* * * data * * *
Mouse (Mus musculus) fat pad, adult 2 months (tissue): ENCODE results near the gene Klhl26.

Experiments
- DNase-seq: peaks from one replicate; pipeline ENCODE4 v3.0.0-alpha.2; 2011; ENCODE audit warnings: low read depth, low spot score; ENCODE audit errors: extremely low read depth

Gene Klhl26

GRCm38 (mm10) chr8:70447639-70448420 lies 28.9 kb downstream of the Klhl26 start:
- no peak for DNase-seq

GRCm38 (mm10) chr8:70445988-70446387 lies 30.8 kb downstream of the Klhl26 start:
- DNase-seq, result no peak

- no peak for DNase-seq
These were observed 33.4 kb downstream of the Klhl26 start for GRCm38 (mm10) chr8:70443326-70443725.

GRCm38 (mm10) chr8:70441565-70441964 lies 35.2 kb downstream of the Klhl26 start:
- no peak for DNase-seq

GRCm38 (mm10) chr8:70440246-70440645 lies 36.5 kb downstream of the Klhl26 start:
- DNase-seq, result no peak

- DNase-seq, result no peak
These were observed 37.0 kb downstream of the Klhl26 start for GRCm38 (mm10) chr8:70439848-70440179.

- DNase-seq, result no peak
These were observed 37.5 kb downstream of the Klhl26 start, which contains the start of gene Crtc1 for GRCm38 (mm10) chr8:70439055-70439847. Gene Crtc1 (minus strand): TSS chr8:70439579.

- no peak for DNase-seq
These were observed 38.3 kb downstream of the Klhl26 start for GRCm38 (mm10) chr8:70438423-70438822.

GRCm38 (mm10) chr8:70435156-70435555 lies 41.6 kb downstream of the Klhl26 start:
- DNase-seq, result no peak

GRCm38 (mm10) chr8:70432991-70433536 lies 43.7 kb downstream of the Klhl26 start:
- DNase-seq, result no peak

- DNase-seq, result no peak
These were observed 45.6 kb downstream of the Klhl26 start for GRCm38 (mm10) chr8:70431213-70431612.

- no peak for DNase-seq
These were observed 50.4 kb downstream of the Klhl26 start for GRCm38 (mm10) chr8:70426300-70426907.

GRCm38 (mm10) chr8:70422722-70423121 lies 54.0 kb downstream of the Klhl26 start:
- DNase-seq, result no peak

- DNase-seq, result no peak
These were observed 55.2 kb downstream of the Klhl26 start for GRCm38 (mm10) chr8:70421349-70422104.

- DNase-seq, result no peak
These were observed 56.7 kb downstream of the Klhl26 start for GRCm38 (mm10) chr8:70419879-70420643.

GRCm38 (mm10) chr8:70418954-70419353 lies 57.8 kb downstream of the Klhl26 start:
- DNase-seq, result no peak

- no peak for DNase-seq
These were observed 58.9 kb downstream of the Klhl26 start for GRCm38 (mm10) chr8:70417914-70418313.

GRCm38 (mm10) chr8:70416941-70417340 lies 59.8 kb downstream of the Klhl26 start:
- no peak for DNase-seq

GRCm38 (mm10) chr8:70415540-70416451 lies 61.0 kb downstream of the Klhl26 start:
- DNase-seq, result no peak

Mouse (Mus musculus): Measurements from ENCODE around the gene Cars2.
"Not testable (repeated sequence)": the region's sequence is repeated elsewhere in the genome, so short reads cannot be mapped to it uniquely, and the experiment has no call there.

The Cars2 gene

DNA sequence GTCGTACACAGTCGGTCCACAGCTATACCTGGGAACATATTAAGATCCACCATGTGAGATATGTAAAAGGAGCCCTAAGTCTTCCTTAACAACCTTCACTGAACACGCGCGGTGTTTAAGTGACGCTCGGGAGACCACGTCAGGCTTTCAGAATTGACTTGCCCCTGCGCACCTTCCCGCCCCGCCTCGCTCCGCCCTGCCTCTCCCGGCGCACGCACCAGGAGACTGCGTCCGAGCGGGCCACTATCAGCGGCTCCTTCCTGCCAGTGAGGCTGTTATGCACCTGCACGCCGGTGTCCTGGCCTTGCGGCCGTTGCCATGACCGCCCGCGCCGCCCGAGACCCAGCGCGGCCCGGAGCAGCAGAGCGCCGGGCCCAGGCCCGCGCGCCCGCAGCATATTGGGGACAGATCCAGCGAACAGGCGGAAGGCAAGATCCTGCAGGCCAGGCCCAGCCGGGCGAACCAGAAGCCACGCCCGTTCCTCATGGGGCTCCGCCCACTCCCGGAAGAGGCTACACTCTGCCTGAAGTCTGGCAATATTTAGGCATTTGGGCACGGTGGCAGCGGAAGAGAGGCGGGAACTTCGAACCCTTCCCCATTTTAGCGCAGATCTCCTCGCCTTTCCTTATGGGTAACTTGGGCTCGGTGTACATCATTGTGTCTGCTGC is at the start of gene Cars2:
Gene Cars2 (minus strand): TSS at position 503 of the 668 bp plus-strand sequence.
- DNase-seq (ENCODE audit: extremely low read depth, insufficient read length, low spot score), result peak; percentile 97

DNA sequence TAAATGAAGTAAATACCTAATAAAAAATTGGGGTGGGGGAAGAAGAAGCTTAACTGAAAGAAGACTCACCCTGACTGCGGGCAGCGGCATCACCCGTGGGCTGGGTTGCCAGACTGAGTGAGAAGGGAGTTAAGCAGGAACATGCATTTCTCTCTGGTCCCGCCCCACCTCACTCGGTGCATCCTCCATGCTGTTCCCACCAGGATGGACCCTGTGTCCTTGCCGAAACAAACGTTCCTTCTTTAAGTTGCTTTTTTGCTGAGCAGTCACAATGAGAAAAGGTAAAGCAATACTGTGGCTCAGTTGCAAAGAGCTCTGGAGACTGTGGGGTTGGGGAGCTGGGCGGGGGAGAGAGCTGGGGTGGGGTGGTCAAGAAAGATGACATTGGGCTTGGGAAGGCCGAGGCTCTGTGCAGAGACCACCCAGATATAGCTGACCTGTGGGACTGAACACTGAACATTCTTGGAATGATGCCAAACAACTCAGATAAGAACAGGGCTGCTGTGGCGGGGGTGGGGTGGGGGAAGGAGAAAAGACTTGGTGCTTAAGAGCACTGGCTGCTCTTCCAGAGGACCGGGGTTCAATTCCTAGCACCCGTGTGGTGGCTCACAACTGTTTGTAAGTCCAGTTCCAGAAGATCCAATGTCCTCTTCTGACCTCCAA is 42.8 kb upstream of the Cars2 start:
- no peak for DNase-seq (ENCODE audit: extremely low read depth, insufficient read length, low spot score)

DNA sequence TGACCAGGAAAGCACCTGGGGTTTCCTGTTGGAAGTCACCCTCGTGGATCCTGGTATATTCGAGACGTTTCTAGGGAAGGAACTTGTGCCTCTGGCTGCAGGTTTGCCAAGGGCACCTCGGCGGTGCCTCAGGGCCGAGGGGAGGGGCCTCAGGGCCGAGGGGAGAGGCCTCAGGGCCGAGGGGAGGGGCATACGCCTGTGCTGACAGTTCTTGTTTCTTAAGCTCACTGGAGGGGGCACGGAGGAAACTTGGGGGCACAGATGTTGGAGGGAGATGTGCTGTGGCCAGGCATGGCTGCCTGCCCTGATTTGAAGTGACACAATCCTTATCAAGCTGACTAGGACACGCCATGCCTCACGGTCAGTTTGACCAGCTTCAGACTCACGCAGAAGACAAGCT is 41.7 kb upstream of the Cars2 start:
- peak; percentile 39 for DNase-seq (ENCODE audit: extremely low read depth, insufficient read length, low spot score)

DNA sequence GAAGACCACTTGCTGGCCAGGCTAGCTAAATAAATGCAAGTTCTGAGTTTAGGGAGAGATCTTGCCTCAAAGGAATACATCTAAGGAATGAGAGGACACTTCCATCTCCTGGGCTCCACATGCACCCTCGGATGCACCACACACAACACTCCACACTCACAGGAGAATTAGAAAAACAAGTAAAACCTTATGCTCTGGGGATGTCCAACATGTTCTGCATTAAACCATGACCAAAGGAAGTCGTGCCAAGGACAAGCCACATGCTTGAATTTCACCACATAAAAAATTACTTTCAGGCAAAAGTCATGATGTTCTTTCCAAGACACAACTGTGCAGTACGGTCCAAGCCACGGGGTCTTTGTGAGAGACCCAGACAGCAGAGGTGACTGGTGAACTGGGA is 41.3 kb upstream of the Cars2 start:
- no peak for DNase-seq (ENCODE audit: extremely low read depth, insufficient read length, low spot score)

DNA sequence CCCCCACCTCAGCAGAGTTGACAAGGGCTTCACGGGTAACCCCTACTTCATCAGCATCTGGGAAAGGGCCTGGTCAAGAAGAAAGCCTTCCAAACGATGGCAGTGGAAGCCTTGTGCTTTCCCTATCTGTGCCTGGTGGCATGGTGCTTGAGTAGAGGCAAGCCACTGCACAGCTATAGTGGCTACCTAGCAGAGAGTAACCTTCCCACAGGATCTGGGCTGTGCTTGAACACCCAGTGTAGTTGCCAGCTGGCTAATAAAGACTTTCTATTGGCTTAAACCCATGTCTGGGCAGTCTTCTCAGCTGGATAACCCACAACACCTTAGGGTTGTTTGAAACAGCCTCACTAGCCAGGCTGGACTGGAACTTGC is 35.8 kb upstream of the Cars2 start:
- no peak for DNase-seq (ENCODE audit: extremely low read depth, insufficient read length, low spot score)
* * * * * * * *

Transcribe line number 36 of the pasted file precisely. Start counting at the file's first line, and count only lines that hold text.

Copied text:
- DNase-seq, result no peak